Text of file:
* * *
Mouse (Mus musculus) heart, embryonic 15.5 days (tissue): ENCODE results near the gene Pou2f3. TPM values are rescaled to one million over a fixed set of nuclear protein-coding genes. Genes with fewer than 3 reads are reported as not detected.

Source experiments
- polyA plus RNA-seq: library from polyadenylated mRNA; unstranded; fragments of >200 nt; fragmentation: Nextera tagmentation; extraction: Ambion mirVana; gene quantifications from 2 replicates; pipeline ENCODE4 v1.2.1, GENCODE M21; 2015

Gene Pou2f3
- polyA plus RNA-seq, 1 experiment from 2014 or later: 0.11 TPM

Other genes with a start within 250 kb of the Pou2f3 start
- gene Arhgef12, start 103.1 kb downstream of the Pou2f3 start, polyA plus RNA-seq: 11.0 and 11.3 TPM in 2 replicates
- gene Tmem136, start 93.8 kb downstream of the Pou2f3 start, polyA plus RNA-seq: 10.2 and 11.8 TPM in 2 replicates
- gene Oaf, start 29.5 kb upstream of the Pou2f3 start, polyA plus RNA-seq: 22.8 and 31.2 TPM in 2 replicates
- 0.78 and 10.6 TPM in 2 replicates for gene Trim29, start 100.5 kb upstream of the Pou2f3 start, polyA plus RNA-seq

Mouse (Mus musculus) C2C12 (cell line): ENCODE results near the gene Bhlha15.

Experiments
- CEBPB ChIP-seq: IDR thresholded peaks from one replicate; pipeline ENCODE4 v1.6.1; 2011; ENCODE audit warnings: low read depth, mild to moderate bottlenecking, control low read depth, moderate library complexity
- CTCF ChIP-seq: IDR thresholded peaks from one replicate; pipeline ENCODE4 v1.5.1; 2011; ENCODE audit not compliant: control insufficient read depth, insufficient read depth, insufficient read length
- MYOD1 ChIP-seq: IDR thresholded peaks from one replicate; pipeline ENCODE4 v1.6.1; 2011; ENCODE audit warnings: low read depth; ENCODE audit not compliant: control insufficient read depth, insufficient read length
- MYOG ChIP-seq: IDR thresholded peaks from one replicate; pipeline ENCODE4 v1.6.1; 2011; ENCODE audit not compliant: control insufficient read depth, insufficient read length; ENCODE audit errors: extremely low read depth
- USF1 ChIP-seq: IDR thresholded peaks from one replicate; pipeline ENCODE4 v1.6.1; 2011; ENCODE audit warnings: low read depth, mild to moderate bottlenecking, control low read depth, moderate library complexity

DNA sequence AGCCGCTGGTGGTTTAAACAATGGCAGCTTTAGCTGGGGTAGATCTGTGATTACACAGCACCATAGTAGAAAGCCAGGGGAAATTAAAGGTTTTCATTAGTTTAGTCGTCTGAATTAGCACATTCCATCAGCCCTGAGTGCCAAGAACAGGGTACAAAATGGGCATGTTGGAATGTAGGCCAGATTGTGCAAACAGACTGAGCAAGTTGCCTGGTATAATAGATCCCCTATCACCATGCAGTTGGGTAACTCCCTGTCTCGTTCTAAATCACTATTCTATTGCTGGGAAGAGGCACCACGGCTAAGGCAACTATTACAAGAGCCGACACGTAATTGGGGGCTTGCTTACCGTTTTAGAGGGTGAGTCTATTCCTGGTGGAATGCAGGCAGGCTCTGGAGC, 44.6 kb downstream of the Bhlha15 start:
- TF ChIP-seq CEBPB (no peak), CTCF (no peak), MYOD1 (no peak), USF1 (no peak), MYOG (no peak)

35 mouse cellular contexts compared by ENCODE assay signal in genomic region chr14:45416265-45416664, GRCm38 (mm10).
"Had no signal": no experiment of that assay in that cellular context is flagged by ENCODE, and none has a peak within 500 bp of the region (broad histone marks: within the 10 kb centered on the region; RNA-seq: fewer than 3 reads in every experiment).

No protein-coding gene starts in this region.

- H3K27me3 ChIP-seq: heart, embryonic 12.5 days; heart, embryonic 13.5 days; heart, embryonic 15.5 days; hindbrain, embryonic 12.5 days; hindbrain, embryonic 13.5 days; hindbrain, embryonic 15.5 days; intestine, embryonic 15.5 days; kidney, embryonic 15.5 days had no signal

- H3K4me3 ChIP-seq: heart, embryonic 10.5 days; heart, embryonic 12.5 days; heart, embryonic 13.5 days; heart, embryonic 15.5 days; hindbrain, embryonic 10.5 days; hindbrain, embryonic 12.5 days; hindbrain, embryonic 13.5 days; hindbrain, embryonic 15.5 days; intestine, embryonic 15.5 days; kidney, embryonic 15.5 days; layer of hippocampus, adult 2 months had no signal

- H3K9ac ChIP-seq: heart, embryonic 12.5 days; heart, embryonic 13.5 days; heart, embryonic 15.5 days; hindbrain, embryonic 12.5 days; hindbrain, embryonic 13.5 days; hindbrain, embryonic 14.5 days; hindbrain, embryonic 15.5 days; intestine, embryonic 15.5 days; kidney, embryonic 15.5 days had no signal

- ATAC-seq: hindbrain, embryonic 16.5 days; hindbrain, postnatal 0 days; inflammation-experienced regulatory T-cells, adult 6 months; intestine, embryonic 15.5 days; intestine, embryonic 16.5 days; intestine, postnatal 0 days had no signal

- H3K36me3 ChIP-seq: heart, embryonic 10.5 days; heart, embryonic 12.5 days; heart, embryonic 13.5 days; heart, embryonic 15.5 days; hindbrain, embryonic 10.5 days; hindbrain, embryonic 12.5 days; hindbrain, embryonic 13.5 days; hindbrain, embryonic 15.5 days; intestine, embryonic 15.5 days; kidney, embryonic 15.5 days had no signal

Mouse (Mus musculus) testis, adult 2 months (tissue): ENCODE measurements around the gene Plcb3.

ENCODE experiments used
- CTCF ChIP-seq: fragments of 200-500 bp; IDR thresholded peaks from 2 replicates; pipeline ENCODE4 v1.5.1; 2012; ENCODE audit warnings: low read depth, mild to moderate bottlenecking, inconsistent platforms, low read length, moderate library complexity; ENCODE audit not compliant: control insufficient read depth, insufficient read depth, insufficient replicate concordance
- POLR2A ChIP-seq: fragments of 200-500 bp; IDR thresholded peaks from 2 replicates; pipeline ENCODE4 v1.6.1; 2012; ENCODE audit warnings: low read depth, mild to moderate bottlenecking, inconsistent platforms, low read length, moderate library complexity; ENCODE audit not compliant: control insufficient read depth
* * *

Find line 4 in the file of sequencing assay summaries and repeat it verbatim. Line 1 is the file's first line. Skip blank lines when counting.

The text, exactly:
Gene Pou2f3